Sunday, 20 November 2016

Coming to terms with the long journey of gluten intolerance.

There comes a day when you get sick of waking up feeling like a boa constrictor is squeezing your stomach every morning, not to mention the unpleasant sounds that seem like your body is tuning up for an experimental industrial noise album... For some this is far too often an occurrence, one that finally became enough for me in the past few months, that led me to start what's going to be an awfully long journey of discovering if I'm coeliac.

You don't tend to read much about the journey along the way of discovering if you're coeliac, sure the symptoms are discussed enough, but what is it actually like trying to get to the bottom of your never-ending gastric symptoms and persistent health issues, that often leave you feeling like you should be living in a protective bubble. Over the next year I'll be sharing my long, bloaty journey with you.

For me, I've always had problems with my health, from persistent colds every winter to horrendous bouts of ibs, issues that you often wouldn't think were connected. But how many people would think to put two and two together, you often see constant anemia and abdominal pain for instance listed amongst the many symptoms of gluten intolerance, but how may gp's would think to check for coeliac disease when they're prescribing you with another round of buscopan for those pesky bowel issues?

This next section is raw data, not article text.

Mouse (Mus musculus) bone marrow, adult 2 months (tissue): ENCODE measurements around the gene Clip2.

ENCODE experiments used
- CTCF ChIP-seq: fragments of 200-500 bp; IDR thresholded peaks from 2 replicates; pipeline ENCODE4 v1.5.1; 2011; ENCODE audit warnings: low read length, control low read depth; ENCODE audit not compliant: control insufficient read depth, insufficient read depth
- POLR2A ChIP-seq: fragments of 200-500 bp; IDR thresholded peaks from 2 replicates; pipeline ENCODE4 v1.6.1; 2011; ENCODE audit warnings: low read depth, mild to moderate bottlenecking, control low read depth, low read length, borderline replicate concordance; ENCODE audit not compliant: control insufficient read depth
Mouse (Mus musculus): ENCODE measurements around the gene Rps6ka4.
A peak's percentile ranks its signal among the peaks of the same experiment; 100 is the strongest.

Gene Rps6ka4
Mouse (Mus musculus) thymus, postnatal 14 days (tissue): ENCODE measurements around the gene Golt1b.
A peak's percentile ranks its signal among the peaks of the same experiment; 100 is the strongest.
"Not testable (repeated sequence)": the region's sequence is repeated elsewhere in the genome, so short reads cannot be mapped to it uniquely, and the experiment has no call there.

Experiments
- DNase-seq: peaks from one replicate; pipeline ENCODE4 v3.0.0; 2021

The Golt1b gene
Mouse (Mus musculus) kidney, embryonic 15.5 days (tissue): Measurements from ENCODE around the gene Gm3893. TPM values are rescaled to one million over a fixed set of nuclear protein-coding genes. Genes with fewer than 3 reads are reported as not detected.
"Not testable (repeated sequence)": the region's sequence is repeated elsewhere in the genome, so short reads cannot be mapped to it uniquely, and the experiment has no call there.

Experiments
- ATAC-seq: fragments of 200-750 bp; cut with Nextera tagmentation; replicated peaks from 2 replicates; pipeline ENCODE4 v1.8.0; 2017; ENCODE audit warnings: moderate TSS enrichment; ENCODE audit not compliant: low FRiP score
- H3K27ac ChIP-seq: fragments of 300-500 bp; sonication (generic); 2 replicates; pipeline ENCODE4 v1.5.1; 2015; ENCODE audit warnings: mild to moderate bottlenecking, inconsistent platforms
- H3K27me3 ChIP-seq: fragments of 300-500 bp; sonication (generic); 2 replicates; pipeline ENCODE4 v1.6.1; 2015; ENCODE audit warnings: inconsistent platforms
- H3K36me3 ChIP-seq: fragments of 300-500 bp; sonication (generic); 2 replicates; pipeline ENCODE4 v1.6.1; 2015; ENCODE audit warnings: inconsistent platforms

After years of being plagued with symptoms it finally took a horrific case of food poisoning last summer that left me lovingly recreating that scene from Team America to realise that it might just be something else that's wrong, as I was left with more than just a sore stomach afterwards, symptoms that I didn't put together until recently as possible coeliac disease.

Now, you may think that it's just me being a bit over cautious, sure I've been suffering with constant bloating, cramping, and chronic gas since my bout of food poisoning over 16 months ago, but surely my body should have long recovered from those two weeks of feeling like I was undergoing an exorcism... After getting nowhere with my gp, I finally ended up self diagnosing myself as having lactose intolerance in the months following my food poisoning, after dairy left me feeling constantly gassy and ill afterwards. Sure for a few months the symptoms seemed to calm down, but they always came back to haunt me, it was as if my stomach was constantly tuning up an orchestra! Leading me to wonder if perhaps it was something else that might be causing my health problems. 

I'll spare you the long story of months of hilarious chronic flatulence, but after a very long summer of symptoms that refused to stop I finally had enough and paid my gp a visit, hoping to get to the bottom of it.

I was almost relived when my gp agreed to have me come back in the following week for blood tests to check for coeliac disease, those pesky symptoms that refused to stop were finally being taken seriously, somewhat helped along by the diagnosis of a family member as coeliac in recent years.